We got another big bunch of garlic scapes from our CSA this week. As we've still got plenty of garlic scape pesto in the freezer from the last haul, I figured I'd try something new. And we've been really loving both the pickled ramps and pickled asparagus we made recently so pickling seemed like the way to go.
I turned to my new go-to canning Bible, Marisa McClellan's lovely, new book, Food in Jars: Preserving in Small Batches Year-Round. Sure enough, she had a good-sounding and very simple recipe for pickled garlic scapes. I cut her original recipe in half since I only had half a pound (have I mentioned yet how much I love my little OXO kitchen scale?!) of scapes, but if you have more, just double or triple the amounts below to fit.
As usual, I was trying to do at least three things at once while I made these and missed the little note at the very bottom of the page about her preferred method of packing since I was slightly at a loss because the scapes inevitably end up in both straight and curly pieces. I've included it higher up here so that YOU won't miss it. And mine will still taste just as good as if I'd packed them more neatly.
Also, a note on the pickling spices - I included a lot of spices but you could also do this with just peppercorns, bay leaf and dill or coriander seeds if you don't have all of these things - nothing is set in stone!
In my opinion, the only downside to this (or any pickles) is the intensely vinegar-y smell that pervades your house for a few hours after you boil your brine. But it fades and it's so worth it once you finally crack open a jar of whatever you've made.
Pickled Garlic Scapes adapted from the Food in Jars cookbook
Makes one pint jar
* 1/2 pound garlic scapes (1 decent-sized bunch)
* 1/4 teaspoon coriander seeds
* 1/4 teaspoon mustard seeds
* a few whole cloves
* a bay leaf
* 1/4 teaspoon dill seed
* an allspice berry
* a juniper berry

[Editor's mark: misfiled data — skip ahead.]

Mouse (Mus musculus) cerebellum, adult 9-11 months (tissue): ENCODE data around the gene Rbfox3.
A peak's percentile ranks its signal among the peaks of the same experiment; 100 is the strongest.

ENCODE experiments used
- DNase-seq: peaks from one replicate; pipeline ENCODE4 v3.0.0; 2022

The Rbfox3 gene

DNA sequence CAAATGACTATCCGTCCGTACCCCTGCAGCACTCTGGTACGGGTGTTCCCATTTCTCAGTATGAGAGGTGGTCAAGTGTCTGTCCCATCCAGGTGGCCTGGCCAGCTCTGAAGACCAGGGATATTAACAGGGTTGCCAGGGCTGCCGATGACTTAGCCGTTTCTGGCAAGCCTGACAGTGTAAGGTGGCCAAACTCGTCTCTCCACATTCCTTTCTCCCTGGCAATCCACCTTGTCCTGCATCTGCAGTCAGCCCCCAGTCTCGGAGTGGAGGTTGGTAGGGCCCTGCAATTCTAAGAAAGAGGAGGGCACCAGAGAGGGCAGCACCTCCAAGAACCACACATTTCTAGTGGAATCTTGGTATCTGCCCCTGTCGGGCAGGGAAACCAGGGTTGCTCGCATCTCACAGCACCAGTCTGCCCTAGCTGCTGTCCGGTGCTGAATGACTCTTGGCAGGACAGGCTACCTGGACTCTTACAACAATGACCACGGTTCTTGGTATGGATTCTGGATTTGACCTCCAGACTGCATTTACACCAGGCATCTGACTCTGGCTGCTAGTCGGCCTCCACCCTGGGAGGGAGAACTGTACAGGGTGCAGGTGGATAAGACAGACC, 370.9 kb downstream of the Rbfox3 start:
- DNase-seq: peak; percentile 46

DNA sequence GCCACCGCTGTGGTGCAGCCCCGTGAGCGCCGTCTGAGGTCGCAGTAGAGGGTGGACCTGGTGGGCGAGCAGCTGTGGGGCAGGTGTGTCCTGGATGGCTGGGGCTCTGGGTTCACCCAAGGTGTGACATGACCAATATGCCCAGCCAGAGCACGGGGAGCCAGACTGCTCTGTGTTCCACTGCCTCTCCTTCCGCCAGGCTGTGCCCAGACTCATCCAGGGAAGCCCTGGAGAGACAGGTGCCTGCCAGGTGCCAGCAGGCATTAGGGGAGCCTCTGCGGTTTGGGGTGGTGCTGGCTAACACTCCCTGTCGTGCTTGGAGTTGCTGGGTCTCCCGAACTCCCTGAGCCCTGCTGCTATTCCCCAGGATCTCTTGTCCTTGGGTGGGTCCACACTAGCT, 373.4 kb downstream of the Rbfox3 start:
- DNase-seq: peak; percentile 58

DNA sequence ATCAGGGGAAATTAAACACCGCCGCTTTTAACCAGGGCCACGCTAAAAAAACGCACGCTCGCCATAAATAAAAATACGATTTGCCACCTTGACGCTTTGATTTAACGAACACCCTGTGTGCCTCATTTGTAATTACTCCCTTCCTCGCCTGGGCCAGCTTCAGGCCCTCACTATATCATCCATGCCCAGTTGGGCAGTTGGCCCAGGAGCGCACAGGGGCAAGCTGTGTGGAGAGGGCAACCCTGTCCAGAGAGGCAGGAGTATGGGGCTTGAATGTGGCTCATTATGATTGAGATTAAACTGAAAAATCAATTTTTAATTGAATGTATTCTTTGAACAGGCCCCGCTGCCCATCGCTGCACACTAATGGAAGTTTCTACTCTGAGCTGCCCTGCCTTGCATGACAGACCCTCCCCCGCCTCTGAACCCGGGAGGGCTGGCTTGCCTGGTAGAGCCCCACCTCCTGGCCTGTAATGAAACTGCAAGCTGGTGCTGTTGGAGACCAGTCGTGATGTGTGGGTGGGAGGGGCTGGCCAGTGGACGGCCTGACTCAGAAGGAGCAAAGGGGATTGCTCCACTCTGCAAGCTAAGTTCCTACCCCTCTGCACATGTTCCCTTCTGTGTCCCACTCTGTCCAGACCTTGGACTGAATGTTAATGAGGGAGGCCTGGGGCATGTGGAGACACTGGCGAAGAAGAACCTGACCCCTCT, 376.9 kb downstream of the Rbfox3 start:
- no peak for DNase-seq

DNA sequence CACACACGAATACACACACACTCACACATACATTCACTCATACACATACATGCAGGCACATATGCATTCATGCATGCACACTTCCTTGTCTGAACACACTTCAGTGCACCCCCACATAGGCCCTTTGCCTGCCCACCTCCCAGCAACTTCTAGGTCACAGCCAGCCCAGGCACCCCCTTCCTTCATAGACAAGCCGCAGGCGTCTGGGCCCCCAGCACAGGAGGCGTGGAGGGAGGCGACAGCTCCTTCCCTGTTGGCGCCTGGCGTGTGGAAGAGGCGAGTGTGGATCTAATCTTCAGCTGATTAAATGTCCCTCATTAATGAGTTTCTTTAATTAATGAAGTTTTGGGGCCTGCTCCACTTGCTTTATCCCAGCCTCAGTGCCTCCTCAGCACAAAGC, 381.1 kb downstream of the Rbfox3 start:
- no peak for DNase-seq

* a pinch of hot pepper flakes
* 1/2 teaspoon whole black peppercorns
* 3/4 cups apple cider vinegar
* 3/4 cups water
* 1 tablespoon pickling salt
1. Trim the ends of the scapes, both the blossom end and the hard bit that formed at the original cut, and cut them into lengths that will fit in your jar. Prepare a small boiling water bath and sterilize a single pint jar, lid and band.
2. Combine the vinegar, water and pickling salt in a pot and bring to a boil.
3. Remove the jar from the boiling water bath, empty and set on a kitchen towel. Place the spices in the sterilized pint jar along with a pinch of salt.
4. Pack the trimmed scapes into the jar. Note: since you'll be dealing with both straight and curved pieces, Marisa suggests packing the curved pieces along the sides of the jar and the straighter pieces inside standing straight up - kind of a like a curly log cabin look (or vice versa) - I ended up just putting mine all in there in no order which is also fine.
5. Slowly pour the hot brine over the garlic scapes, leaving 1/2-inch headspace. Once the jar is full, tap the jar lightly to dislodge any air bubbles. Check the headspace again and add more brine if necessary.
6. Wipe the rim, apply the lid and ring, and process in a hot water bath for 10 minutes. Let these pickles cure for at least a week before eating. Pickles will last for several weeks in refrigerator after initial seal is broken.
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